mon 20/09/2021

Eugene Onegin, Garsington Opera review - choral and orchestral opulence for Tchaikovsky | reviews, news & interviews

Eugene Onegin, Garsington Opera review - choral and orchestral opulence for Tchaikovsky

Eugene Onegin, Garsington Opera review - choral and orchestral opulence for Tchaikovsky

How much we've missed in a year is exemplified in aspects of this hit-and-miss show

Onegin (Jonathan McGovern) returns the letter to Tatyana (Natalia Tanasii)Clive Barda

Peasant harvesters enter from the facsimile of Lady Ottoline Morrell’s Garsington garden to the right (stage left) of the state-of-the-art pavilion and, splendidly led by a solo tenor (Dominick Felix), burst into song. The temptation is to burst into tears, for this is the first time, surely, any of us has heard a rich, full chorus live for over a year.

From the pit, the Philharmonia players, a day after their Festival Hall triumph with Esa-Pekka Salonen, sound as lush as you could possibly want in Tchaikovsky’s glorious score, and if all bar one of the principals aren’t quite ideal, the achievement is still stupendous under present conditions.

How quickly, though, some of us fall back – as I think we have to – into judging by all-time standards, so gratitude has to be compounded with honesty. Garsington often fields world-class casts and productions, but not quite on this occasion, if we’re talking of the very highest standards. Tatyana as inflamed adolescent writing a love-letter to a young man she hardly knows needs to be lived as well as sung. There’s no question that Moldovan soprano Natalia Tanasii delivers musically in every respect; the climactic notes are rich and vibrant, the honing-down to an intimate sliver of sound impressive both technically and – in the final scene, when our heroine has become a grand Petersburg lady and wife of a fat general (Pushkin’s description in the original verse-novel) – emotionally. But there’s a lack of dramatic intensity, of real and believable gestures, which isn’t helped by those moments when Douglas Boyd, by and large shaping the exquisite orchestral phrases very well indeed, goes slow. That first act especially really needs to flow, which it doesn’t always, though what a wonderful concordance between the rustic life on a country estate and the trees outside the pavilion in the late-afternoon sun. Fleur Barron as Olga and Jonathan McGovern as Lensky in Garsington's Eugene OneginThe real stage vibrancy rests with Tatyana’s supposedly more complacent sister Olga, so compellingly acted and sung by Fleur Barron (pictured above with Sam Furness's Lensky). Her unique mezzo-contralto immediately stood out in the Blackheath performance of Brahms's Liebeslieder Waltzes; here she proves herself a stage animal as well. You can’t take your eyes off her whenever she appears; Garsington should build a Carmen around her. Special mention for vocal promise goes to bass Ossian Huskinson as duel master Zaretsky. Jonathan McGovern as Onegin, Sam Furness as poet Lensky and Matthew Rose as Prince Gremin are none of them at their relaxed best: there’s a tension which may be the responsibility of director Michael Boyd, who has provided an ambitious overall picture but not fine-tuned the characterisations. The arias are all too stand-and-deliver, though Furness delivers Lensky’s verses before his death at his friend’s hands in a duel touchingly, with ringing top notes.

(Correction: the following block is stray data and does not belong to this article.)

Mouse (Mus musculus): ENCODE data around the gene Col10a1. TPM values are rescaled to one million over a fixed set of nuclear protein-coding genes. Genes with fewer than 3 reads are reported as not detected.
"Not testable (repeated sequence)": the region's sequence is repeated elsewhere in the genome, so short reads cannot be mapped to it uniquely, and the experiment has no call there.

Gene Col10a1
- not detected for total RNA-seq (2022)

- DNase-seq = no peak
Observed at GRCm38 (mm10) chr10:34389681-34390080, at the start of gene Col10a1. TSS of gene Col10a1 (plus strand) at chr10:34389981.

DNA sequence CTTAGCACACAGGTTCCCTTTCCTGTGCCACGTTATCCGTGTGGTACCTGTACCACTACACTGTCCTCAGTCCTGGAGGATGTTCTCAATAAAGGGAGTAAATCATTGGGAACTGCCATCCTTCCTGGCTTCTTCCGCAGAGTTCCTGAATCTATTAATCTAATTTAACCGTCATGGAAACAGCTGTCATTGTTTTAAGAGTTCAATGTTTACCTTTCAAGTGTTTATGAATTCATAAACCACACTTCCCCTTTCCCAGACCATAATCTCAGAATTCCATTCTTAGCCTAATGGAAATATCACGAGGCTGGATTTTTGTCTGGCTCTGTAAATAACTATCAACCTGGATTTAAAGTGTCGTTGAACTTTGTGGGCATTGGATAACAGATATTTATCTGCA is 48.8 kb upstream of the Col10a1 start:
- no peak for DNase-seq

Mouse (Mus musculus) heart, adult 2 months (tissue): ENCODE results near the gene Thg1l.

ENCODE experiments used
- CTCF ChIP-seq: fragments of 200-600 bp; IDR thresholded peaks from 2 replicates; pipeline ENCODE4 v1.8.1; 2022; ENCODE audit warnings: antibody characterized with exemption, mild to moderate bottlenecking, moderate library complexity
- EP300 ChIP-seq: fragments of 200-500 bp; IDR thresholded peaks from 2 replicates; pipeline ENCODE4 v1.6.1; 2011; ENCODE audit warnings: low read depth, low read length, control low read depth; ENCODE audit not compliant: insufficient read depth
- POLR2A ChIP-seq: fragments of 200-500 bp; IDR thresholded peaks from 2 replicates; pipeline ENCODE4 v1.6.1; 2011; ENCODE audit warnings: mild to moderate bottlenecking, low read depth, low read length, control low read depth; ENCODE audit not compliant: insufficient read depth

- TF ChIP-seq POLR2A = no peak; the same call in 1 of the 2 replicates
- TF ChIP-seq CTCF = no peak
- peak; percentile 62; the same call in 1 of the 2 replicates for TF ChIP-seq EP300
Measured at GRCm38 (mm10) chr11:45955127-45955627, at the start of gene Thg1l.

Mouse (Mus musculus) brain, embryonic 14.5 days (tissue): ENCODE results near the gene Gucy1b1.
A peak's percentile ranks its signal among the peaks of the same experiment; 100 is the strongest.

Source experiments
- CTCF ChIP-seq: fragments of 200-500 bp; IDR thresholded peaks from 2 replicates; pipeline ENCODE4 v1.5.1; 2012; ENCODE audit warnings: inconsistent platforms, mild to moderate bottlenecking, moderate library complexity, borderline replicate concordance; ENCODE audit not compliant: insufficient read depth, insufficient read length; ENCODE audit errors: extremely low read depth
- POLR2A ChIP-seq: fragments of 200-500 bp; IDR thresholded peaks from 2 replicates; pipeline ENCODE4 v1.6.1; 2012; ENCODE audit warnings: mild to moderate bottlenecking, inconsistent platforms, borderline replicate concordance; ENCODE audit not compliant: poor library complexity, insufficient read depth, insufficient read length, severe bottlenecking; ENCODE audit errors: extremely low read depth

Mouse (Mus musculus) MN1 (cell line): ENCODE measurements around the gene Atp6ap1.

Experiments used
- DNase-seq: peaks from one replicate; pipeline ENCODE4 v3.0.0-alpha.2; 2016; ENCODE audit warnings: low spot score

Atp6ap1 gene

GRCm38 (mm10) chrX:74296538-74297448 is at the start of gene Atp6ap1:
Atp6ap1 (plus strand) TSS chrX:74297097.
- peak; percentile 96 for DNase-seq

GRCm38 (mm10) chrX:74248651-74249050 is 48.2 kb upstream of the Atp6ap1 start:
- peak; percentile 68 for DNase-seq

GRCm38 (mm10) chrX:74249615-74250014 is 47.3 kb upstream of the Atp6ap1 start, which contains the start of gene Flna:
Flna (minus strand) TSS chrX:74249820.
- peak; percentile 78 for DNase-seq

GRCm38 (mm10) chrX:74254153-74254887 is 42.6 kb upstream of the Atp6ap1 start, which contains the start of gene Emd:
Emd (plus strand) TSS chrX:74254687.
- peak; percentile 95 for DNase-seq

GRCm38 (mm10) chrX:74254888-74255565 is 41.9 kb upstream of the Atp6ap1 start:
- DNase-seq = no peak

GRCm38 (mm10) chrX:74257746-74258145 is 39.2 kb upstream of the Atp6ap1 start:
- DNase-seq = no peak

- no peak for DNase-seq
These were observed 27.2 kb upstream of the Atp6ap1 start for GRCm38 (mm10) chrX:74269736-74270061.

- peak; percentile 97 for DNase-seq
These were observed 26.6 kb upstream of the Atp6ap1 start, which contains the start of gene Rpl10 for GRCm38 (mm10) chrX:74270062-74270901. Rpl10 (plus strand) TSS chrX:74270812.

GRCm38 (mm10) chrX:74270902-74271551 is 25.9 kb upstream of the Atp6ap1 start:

Tayana (Natalia Tanasii) and Onegin (Jonathan McGovern) in the final scene of Tchaikovsky's opera at GarsingtonMcGovern is well on the way to giving a complete portrayal of confused young Onegin, and there are certainly moments when Boyd’s production makes us realise that he and Tatyana as outsiders would really be a good match if they had a bit more experience (when they do, it’s too late). But he needs to work at making the text more conversationat at tilme, less declamatory – difficult, I know, for someone who's not a native Russian speaker – and the top, though, needs to be freer, especially in the crucial last phrase at the end of the opera, after dramatic temperatures have at last rocketed in the final scene (McGovern and Tanasii pictured right by Clive Barda). What we do realise is the youth of the three main characters, and how (this had never struck me before) each of them makes an impulsive gesture that never has a happy outcome.

Not having seen Boyd’s production first time round, I can’t say what modifications were made; kudos to all for pulling off rehearsals under taxing conditions (there's an excellent article on the company's website about many aspects of adapting under Covid). It’s good to move swiftly from one scene to another, but it seems a pity to have the twilight coda of Act One Scene One trundled over, and from Letter Scene to chorus of raspberry-gathering girls, the tableau detracts from Tatyana’s anxious mood after sending her letter.

Best is the variety depicting Onegin’s long journeyings to the Polonaise, dancing with his dead friend to suggest the ghost haunts him always. As with the Waltz, proper dance movements come towards the end of the number, though it’s always a pity when a movement group is so marked out from the chorus. Designs by Tom Piper and lighting by Malcolm Rippeth are top-notch, typical of the Glyndebourne-level quality Garsington frequently produces. With luck, there will be more easing into roles as the run progresses.

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